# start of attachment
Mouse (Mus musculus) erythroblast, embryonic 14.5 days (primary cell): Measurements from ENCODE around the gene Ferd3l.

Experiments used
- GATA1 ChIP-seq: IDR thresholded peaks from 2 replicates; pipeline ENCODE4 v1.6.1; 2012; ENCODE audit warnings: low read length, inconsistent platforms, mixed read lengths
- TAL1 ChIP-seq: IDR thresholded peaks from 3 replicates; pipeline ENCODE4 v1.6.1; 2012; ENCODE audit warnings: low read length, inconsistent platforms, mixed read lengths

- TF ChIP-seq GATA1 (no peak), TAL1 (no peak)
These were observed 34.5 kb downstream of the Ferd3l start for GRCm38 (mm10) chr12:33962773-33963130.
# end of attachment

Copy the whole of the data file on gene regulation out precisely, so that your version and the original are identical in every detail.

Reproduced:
Mouse (Mus musculus) erythroblast, embryonic 14.5 days (primary cell): Measurements from ENCODE around the gene Ferd3l.

Experiments used
- GATA1 ChIP-seq: IDR thresholded peaks from 2 replicates; pipeline ENCODE4 v1.6.1; 2012; ENCODE audit warnings: low read length, inconsistent platforms, mixed read lengths
- TAL1 ChIP-seq: IDR thresholded peaks from 3 replicates; pipeline ENCODE4 v1.6.1; 2012; ENCODE audit warnings: low read length, inconsistent platforms, mixed read lengths

- TF ChIP-seq GATA1 (no peak), TAL1 (no peak)
These were observed 34.5 kb downstream of the Ferd3l start for GRCm38 (mm10) chr12:33962773-33963130.